Money in Excel is a free personal finance planning and reporting application that is available for certain Microsoft 365 Personal and Family subscribers. We have the details.
On June 15, 2020, Arjun Tomar, product marketing manager for Microsoft 365, announced the availability of a new free template called Money in Excel. This new template will help users track their personal finances by electronically connecting their financial accounts (checking, investments, money markets, etc.) directly to Microsoft Excel.
For those of us old enough to be active PC users in the 1990s, the time-saving concepts suggested by Money in Excel are familiar. Microsoft Money (1991-2009) had the same functionality and was relied on by many people until the application was unceremoniously discontinued in 2009.
Getting a functional and free personal financial planning application sounds like a great idea. Unfortunately, Money in Excel availability is limited to specific Microsoft 365 subscriptions. This article describes how Money in Excel works, who is eligible, and how to get it.
SEE: Microsoft Build 2020 Highlights (TechRepublic Premium)
Money in Excel for Microsoft 365
Before you can use Money in Excel, you must first establish online accounts with your banks, payment services, and financial institutions. Essentially, Money in Excel will electronically login to your accounts, download the appropriate transaction history, and then load that transaction history into the Excel template. This process can be done manually now, but Money in Excel will automate those steps.
Once loaded into the template, users can check transactions, reconcile bank accounts, graph expenses, and create other activity reports. In theory, Money in Excel will simplify personal financial organization, planning, and reporting. The template is customizable, so you can modify it to suit your particular needs.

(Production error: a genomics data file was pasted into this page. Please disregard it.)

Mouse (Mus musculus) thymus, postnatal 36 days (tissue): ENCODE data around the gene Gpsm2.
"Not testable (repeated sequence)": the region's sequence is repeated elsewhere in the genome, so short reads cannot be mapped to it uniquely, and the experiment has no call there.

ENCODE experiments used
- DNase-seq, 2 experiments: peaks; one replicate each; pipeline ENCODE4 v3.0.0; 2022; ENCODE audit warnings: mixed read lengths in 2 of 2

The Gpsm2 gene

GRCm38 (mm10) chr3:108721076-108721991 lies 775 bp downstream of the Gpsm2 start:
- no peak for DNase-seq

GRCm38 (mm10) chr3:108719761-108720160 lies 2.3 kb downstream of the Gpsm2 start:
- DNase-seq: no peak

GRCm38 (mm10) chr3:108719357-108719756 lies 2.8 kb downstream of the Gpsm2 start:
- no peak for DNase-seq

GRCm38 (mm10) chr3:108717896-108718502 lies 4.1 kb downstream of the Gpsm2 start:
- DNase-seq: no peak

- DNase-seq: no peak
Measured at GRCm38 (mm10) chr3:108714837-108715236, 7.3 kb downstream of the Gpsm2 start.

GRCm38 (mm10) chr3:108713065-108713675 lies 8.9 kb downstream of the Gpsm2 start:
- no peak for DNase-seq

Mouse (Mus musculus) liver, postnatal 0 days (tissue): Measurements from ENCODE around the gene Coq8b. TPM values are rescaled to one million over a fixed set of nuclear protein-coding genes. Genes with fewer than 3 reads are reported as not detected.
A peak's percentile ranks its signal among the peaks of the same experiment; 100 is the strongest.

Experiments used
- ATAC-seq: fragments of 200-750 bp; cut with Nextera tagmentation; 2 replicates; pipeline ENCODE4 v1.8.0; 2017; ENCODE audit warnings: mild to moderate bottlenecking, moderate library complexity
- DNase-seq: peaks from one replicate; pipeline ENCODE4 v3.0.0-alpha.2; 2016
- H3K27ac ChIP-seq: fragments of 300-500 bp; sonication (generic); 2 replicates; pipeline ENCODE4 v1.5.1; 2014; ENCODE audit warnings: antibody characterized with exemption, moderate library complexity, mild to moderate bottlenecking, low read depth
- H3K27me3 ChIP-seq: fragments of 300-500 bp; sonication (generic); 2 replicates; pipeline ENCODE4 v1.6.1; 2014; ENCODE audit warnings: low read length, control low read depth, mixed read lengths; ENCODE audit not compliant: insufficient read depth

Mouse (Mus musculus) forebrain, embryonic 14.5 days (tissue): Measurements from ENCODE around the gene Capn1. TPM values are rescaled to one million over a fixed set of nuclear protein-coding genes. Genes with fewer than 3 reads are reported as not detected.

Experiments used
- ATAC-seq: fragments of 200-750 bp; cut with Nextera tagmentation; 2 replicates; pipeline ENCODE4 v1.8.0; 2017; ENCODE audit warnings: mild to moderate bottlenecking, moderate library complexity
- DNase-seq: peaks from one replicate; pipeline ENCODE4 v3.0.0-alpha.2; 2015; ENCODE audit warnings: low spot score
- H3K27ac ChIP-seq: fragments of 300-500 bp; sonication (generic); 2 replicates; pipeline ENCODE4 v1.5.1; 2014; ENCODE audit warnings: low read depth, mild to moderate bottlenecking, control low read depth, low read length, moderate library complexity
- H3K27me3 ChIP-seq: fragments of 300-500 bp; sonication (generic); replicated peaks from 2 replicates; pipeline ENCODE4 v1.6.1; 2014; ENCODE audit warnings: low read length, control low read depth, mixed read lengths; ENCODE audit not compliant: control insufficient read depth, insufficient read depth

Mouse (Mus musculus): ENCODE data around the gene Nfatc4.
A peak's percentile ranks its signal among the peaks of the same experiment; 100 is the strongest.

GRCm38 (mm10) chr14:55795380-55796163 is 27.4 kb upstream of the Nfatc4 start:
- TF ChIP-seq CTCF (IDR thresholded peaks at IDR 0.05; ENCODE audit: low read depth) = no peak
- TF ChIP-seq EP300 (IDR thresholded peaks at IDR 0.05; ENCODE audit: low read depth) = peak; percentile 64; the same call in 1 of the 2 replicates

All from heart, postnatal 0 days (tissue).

Microsoft uses Plaid as a data-retrieval partner. Plaid is a third-party fintech vendor specializing in secure data retrieval from financial institutions. Microsoft stores your data using Azure cloud services, while Plaid also retains a copy of your data as part of its services.
While both companies emphasize encryption and privacy, it is important to realize that you are sharing some sensitive personal information with both companies when you use Money in Excel. If you would like to review Plaid's security policies, check out its website.
Example Monthly Snapshot
Who is eligible, and how do you get Money in Excel?
Money in Excel is only available to Microsoft 365 Personal and Family subscribers in the United States. Microsoft does not explain why the availability is so limited, but there are likely regulatory complications with financial institutions and users operating and living outside the US.
There is also no ready explanation of why Money in Excel is not available to business subscribers of Microsoft 365. It is possible that Microsoft has plans for a business version of Money in Excel. Or perhaps even another more advanced application specifically designed for businesses is in the works. Only time will tell.
If you have an eligible Microsoft 365 Personal and Family subscription, you can download the free Money in Excel template from the Microsoft website. However, a word of warning: The quick cancellation of Microsoft Money services in 2009 left many individuals in a bind, leaving them to scramble for alternative solutions. Dependency on automated systems for personal financial planning can be efficient and almost addictive, but it does have some major drawbacks.
- What's in Windows 10 19H2 for enterprises? (TechRepublic)
- Windows 10: A cheat sheet (TechRepublic)
- Top Windows 10 run commands (free PDF) (TechRepublic)
- Power checklist: Securing Windows Server 2016 (TechRepublic Premium)
- Microsoft delivers first Windows 10 Fast Ring build from its new development branch (ZDNet)
- 6 simple security changes all Windows 10 users need to make (CNET)
- Get more must-read Microsoft tips and news (TechRepublic on Flipboard)